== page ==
477 F2d 880 American Offshore Workover Inc v. Dow Chemical Company Inc

477 F.2d 880

The DOW CHEMICAL COMPANY, INC., Defendant-Appellant.

No. 72-2711.

United States Court of Appeals,
Fifth Circuit.

April 27, 1973.

John M. McCollam, Charles M. Steen, New Orleans, La., for defendant-appellant.

Richard T. Regan, Metairie, La., for plaintiff-appellee.

Before COLEMAN and SIMPSON, Circuit Judges, and ESTES, District Judge.


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Defendant-appellant Dowell, a division of The Dow Chemical Company, (Dowell) was preparing to diversify its business to include the stimulation of old oil and gas wells (workover) in the Gulf of Mexico. It leased from plaintiff-appellee American Offshore Workover, Inc., (AOW) the vessel "Mr. Don" to be used as a mobile platform for servicing the wells in its offshore workover operations. The term of the lease was for three years and AOW was aware of the purpose for which Dowell had leased the vessel.


Dowell used the vessel for one year in the western Gulf area without complaint, but when it attempted to move further eastward it was advised by AOW for the first time that such area was outside of the navigational capabilities of the "Mr. Don". Because the navigational limits of the vessel precluded Dowell from working what it regarded as its prime workover market area, and AOW refused to modify the vessel to enable it to work the desired area, Dowell terminated the contract. AOW successfully sued for breach in the court below. We affirm.


The "Mr. Don" was a self-propelled, self-elevating, mat-supported vessel, which meant it jacked up out of the water by supporting its weight on four legs that were attached to a mat which in turn rested on the bottom subsoil of the sea. The ability of such a vessel to support its weight on the bottom depended largely on the consistency of the sub-soil; soft-bottom areas usually failed to provide the requisite support and greatly added to the danger of the vessel's turning over.


The question whether Dowell was justified in terminating its contract with AOW is answered by examining the correspondence AOW sent Dowell informing the latter of the "Mr. Don" 's limitations. We approve the district court finding that such correspondence consisted simply of recommended safety practices because of erratic soil changes on the sea-bottom subject to modification as the situation changed. We reject Dowell's contentions here as in the court below that it was ordered by the letters to eliminate completely a whole important market area without justifiable cause, and was hence justified in terminating the contract.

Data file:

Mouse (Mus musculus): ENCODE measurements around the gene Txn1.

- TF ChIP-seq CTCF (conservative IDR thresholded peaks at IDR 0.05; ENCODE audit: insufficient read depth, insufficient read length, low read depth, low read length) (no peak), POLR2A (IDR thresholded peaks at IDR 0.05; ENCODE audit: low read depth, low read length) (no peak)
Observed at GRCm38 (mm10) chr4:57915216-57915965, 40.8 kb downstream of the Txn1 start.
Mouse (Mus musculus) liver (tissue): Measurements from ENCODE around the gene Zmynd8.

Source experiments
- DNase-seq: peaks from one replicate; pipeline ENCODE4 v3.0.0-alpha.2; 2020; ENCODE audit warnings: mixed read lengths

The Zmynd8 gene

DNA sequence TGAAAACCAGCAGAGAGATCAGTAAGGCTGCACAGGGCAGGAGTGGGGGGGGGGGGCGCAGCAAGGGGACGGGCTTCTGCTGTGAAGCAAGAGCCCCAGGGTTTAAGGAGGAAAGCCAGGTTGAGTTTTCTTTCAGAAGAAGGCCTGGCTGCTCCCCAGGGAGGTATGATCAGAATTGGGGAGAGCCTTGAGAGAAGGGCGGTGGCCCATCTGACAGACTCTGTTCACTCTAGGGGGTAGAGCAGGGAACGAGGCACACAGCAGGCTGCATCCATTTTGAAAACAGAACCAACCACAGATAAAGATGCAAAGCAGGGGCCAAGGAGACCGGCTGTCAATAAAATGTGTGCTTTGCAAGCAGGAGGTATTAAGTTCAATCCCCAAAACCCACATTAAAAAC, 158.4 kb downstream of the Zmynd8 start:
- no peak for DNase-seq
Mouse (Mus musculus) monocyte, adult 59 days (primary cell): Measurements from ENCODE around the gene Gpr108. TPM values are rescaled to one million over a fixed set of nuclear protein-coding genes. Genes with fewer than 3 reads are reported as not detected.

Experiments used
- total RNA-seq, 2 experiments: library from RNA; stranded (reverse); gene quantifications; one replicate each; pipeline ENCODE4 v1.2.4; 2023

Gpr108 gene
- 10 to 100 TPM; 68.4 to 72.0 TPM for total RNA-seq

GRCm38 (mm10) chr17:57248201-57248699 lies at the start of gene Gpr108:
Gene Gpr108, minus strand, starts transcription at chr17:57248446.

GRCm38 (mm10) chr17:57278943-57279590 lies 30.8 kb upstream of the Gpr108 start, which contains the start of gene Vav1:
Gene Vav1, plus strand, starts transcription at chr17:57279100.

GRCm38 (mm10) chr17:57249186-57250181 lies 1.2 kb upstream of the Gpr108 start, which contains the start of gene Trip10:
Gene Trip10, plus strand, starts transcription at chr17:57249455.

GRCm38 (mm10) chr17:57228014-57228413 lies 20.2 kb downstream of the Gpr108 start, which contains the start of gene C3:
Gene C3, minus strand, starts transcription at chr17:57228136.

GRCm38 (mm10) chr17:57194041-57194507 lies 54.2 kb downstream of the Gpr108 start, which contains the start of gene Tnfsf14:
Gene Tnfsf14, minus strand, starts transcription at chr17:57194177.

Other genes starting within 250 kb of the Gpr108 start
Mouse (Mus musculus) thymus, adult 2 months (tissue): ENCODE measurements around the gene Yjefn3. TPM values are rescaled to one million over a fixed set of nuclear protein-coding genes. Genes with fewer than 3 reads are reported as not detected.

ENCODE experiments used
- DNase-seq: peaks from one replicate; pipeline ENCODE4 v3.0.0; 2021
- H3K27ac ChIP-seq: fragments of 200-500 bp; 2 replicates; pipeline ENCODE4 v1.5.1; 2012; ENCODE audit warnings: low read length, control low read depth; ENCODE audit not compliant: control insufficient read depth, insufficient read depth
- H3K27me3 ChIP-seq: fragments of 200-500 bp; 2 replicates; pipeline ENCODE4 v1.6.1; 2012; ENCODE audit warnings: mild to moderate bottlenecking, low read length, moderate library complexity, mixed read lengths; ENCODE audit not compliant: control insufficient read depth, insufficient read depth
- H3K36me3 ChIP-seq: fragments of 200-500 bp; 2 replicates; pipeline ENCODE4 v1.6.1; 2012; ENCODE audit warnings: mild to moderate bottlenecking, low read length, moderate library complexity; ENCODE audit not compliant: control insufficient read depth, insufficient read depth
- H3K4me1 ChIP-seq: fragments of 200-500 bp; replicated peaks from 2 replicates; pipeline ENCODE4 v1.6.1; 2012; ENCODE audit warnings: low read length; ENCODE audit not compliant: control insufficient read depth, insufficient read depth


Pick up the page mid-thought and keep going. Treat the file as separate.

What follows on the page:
The full texts of the two letters AOW sent Dowell are reproduced in the margin.1 At the onset of the first letter AOW expressly put Dowell on notice that the instructions to follow were subject to change. The letter was equally clear that the limitations imposed on the vessel were made in view of its self-elevating, mat-supported nature and the danger inhering in working in areas with "underconsolidated or very recent clay bottoms". Indeed, a rather elaborate and cautious empirical "on location" test was ordered to "check bottom conditions to ascertain that sufficient bearing surface exists" to support the vessel. In short, there was no absolute prohibition against work in any area, but no more than a requirement that the sea-bottom be tested to ensure the safety of the vessel and her crew. The district court's holding was supported by the record, Washington Aluminum Company v. Pittman Construction Company, 5 Cir. 1967, 383 F.2d 798, 804.


We do not discern merit in Dowell's other contentions, including its attack on the method of computation and amount of damages allowed for the breach of contract.



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"July 15, 1968

The Dowell Division

Dow Chemical Company


Oil & Gas Building

1100 Tulane

New Orleans, Louisiana 70032

Attention: Mr. M. G. Harding


Until further notice operations of the Mr.

Don in Jacked-up Configuration are not to be conducted in areas with underconsolidated or very recent clay bottoms.

Operations will be limited to that portion of the Texas-Louisiana Gulf Coast between 89 deg. 5' West Longitude and 95 deg. West Longitude.

The 'West Delta' areas which cannot be served include Blocks 50, 57, 80, 85, 108, 110, 127, 128, 145, and 146, other areas east of the line 89 deg. 5' West Longitude are outside our operational capabilities. In every case, regardless of the location, the move supervisor will check bottom conditions to ascertain that sufficient bearing surface exists by elevating the vessel two or three feet above the water and holding that position for one hour. If after one hour the bottom soil is holding, the vessel can be elevated to the planned working height. The vessel will be immediately lowered should a list to either Port or Starboard or to the Stern or Bow develop which exceeds three degrees.

Please be governed accordingly when ordering the vessel to work site. Should you have any questions, please advise.

Yours very truly,


/s/ Jack R. Hilder, Jr.,

Jack R. Hilder, Jr., President"

"July 18, 1968

Dowell Division

Dow Chemical Company

1100 Tulane Avenue

New Orleans, Louisiana 70119

Attention: Mr. Max Harding

Subject: Mr. Don Operating Limits

Dear Sir:

Further to my letter of July 15, 1968, the operations of the M/V Mr. Don are limited to that portion of the Texas-Louisiana Gulf Coast between 89 deg. 30' West Longitude and 95 deg. 0' West Longitude.

Your inquiry regarding Blocks 22 and 24 of the West Delta area is acknowledged. These blocks are appr- (sic) oved subject to the 'on location' test in accordance with the procedure outlined in my letter of July 15, 1968.

Should you require any additional data, please advise.

Yours very truly


/s/ Jack R. Hilder, Jr.,

Jack R. Hilder, Jr., President"